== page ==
Frustratingly The Dark Path doesn’t make much of its conceit. It should be fascinating that a planet full of people have unnaturally long life (and consequently cannot have children), but they take it in their stride. The Master should, based on what we already know about him, find the whole eternal life thing rather interesting, but it just strikes him as a total side effect of the more interesting things that the Darkheart can do. Even the political divide between the Empire and the Federation is something the book can’t really make us feel anything about, because it takes so much explaining. If we were talking about two civilisations that were vastly and clearly different, maybe, but these are both futuristic groups whose only major difference is the number of species on the call sheet. (While we’re at it, I don’t remember the Empire being as all-around speciesist as this – they weren’t all like Roz, surely?) Even a subplot about an unseen, shape-shifting “demon” stalking the planet is variously ignored and laughed off as rumour by the Adjudicators dying as a result of it. I kept forgetting it was a thing.

There’s an obvious appeal to a story offering The Answer about a well-known character; it’s exactly the sort of gap you’d expect the Missing Adventures to fill. But I don’t think The Dark Path answers its central question with much that you couldn’t fill in yourself – to wit, the Master was a slightly less dangerous dude with a different name, until he became a more dangerous dude called the Master. It’s sadly one of the author’s less accomplished pieces of writing, offering infrequent action (which reads like generic Star Trek, pilfering much of that show’s terminology) and great bogs of characterisation mulch to wade through. It’s one of life’s little annoyances that it’s so difficult to get hold of, which artificially raises your expectations. (Not the author's fault, but there you go.) I would advise not stressing about it on eBay, and maybe catching an online plot summary instead.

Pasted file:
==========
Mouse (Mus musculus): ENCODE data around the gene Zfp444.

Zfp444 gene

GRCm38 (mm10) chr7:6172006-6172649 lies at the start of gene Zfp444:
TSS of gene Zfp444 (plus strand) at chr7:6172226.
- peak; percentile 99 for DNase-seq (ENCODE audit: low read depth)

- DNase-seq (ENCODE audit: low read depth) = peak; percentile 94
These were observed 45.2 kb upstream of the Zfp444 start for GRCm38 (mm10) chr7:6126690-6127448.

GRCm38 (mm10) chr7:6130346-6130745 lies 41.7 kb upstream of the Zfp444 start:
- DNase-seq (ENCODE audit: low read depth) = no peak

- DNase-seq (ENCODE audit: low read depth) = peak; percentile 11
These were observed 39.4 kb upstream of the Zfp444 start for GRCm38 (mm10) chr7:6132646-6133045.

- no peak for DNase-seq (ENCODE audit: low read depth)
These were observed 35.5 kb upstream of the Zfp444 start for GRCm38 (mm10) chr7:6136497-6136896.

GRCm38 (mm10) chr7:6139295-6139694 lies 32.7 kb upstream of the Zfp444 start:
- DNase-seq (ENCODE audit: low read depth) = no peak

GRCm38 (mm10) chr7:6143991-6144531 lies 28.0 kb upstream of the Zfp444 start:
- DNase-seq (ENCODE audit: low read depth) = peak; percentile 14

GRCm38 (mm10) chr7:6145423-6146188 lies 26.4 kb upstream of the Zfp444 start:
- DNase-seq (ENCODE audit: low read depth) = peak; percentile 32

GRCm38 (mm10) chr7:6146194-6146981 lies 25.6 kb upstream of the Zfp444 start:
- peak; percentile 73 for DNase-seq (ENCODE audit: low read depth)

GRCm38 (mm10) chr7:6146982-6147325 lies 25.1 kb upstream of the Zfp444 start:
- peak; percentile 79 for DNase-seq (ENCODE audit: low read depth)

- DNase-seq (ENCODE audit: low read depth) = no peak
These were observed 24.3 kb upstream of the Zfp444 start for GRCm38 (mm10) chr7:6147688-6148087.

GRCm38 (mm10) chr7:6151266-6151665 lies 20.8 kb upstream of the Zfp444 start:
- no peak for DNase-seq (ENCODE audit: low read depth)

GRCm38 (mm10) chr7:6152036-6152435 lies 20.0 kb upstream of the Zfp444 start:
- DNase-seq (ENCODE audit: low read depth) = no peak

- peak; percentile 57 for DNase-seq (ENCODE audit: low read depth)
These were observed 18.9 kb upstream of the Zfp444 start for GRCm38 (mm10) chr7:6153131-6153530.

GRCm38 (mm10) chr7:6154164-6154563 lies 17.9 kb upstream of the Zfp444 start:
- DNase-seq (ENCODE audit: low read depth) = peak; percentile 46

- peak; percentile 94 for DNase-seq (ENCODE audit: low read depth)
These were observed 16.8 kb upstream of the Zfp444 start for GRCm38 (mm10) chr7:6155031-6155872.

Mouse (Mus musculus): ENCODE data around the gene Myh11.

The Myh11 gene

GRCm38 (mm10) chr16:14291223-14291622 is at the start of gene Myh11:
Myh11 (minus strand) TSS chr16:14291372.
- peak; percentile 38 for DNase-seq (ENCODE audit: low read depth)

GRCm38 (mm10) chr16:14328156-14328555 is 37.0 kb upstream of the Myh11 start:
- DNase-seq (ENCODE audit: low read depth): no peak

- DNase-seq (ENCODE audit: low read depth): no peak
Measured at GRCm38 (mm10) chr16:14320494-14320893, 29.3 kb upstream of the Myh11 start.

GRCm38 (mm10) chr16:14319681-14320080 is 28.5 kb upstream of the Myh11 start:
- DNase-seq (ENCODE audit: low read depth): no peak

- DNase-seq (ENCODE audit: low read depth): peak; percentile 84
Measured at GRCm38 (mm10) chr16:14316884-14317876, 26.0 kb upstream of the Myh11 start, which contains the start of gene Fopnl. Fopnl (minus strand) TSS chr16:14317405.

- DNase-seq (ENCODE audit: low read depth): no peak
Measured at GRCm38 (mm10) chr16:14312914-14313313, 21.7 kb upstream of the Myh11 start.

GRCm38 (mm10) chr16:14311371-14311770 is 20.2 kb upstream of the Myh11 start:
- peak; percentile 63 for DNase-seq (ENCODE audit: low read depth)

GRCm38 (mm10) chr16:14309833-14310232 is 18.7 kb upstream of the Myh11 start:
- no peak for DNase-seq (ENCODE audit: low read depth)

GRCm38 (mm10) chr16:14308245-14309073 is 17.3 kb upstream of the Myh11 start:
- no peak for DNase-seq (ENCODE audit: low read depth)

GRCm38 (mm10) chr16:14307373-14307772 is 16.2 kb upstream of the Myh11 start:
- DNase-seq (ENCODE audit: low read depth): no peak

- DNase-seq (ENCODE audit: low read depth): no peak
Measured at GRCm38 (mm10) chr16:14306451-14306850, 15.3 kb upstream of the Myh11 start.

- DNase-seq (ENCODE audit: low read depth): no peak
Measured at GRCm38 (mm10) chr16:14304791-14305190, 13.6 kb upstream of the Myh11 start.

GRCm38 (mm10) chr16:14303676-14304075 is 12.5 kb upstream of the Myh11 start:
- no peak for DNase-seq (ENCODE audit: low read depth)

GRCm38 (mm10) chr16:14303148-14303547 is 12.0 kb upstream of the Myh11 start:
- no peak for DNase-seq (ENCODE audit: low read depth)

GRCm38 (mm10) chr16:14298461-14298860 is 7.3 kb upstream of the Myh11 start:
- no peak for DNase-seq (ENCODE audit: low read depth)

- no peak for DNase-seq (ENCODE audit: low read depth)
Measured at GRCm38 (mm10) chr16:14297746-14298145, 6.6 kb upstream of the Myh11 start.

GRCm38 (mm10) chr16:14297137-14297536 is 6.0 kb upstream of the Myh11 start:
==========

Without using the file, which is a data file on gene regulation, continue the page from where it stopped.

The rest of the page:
4/10


Tuesday, 28 January 2020

Doctor Who: The Virgin Novels #96 – Lungbarrow by Marc Platt

Doctor Who: The New Adventures
#60
Lungbarrow
By Marc Platt

I mean, where do you start. It’s fecking Lungbarrow.

If you like Doctor Who and read books, this one’s kind of a big deal. The sixtieth and penultimate New Adventure, the last full book (or story of any kind) for the Seventh Doctor, the fabled Origin Of The Doctor himself. The answers, at last! It promptly sold out for obvious reasons and there were no reprints for license reasons. Consequently it became very difficult to get hold of and so acquired pretty much the same mystique as the Doctor’s origins, which lends the whole thing a funny meta quality. It’s as if all the characters hectoring the Doctor about his past are really just curious about what’s in the book.